00:29:16:10 – 00:29:42:21
Jared Pereira: And there have been some findings that a pure A2 protein milk does not cause those issues and it’s about and this is all genetically based in the cows. So the issue is how do you produce a cow through selective breeding, etc. to produce only A2 quality milk? And that’s what we do with some of our suppliers who supply to the A2 brand.
00:29:43:09 – 00:30:02:18
Jared Pereira: And we have very stringent processes around herd selection and testing, etc.. Right. That having been said, in terms of lactose intolerance, you will find that if your family loves cheeses, the older the cheese, the less the naturally occurring lactose is. So if you buy a very vintage cheddar, for example, there’ll be virtually no.
00:30:02:22 – 00:30:07:09
Raph Goldenberg: Cheeses are pretty. Yeah, nearly as bad as that of milk and cream.
00:30:08:16 – 00:30:11:00
Will McMinn: That’s fascinating. I had no idea.
00:30:11:04 – 00:30:35:10
Jared Pereira: Nor did I. And everything I’ve learned about milk has been learned against my will. As a lawyer, as a dumb lawyer with no background originally in farming or in milk. Back on the supplements entry or rather the alternatives to milk from plants. I think we… and this is my personal view – I think we need to distinguish between who is buying these alternative milks.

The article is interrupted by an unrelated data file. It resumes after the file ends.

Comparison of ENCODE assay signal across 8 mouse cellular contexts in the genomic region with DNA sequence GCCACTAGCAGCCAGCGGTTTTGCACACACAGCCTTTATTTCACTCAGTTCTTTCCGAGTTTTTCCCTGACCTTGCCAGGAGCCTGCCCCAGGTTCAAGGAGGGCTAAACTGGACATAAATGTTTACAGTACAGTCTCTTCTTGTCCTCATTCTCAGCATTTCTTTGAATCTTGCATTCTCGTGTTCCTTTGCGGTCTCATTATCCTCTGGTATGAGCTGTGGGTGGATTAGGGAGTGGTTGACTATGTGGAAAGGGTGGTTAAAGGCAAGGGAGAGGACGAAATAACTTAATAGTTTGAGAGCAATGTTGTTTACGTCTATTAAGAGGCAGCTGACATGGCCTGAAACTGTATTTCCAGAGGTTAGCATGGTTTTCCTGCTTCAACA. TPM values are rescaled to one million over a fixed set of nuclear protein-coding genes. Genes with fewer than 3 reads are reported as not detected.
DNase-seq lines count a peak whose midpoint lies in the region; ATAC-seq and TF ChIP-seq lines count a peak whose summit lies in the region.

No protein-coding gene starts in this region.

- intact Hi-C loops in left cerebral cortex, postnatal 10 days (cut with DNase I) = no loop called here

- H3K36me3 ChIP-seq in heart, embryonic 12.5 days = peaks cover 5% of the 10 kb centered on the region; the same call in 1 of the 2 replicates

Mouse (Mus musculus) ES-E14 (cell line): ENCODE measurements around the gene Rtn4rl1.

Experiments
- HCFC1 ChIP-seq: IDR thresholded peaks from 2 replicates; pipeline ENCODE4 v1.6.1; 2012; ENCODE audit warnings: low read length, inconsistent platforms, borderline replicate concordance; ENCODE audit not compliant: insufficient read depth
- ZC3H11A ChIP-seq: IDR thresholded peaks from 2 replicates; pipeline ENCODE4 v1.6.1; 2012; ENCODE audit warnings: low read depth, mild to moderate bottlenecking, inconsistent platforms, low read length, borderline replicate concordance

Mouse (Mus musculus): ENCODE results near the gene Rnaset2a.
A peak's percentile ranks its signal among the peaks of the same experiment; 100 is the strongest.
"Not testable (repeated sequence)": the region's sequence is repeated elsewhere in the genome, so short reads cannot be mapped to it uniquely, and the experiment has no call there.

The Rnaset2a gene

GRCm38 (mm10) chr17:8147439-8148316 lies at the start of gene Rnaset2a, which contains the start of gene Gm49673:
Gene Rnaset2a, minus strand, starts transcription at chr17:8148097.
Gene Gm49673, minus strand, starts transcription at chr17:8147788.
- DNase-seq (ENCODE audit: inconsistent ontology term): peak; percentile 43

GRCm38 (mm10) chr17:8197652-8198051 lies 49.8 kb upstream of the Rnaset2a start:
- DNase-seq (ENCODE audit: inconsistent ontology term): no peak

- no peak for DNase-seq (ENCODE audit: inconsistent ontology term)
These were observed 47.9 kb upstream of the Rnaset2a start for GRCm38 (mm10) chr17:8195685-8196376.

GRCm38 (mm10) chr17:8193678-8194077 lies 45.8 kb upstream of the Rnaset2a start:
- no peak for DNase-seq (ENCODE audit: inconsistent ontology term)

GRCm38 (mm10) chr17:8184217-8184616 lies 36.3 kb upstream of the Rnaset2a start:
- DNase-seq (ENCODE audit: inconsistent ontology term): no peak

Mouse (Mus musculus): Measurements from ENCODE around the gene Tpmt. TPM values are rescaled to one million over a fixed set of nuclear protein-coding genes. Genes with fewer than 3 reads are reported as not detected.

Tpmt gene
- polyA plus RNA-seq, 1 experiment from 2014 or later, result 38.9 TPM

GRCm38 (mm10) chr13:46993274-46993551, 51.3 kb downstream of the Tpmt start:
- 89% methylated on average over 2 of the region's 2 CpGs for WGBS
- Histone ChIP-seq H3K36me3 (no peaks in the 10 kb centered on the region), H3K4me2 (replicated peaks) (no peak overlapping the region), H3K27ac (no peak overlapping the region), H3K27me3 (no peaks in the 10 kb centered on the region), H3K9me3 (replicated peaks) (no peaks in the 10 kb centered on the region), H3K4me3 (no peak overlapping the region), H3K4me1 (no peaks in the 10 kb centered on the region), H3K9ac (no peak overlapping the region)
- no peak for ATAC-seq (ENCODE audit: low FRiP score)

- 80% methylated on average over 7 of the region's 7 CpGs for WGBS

00:30:35:10 – 00:31:06:08
Jared Pereira: Right. And determine as a dairy company how we can address those concerns. We’re not going to become a plant based or oat milk manufacturer. We are a dairy company, right? So we need to look at the subdivision of the consumers who are purchasing alternatives and say, okay, there are people who are lactose intolerant. How do we address that with innovation, for example, via A2 milk, to draw them away from oat milk, for example, or any other kind of milk.
00:31:06:08 – 00:31:25:04
Jared Pereira: The second is your philosophical consumers who say, I’m concerned about the impact of dairy farming on the environment. How do we address that? We address through our environmental initiatives. So I’ll give you an example of some of our environmental initiatives.
00:31:25:04 – 00:31:29:05
Will McMinn: Can you tell us about the seaweed? I saw this in the show notes.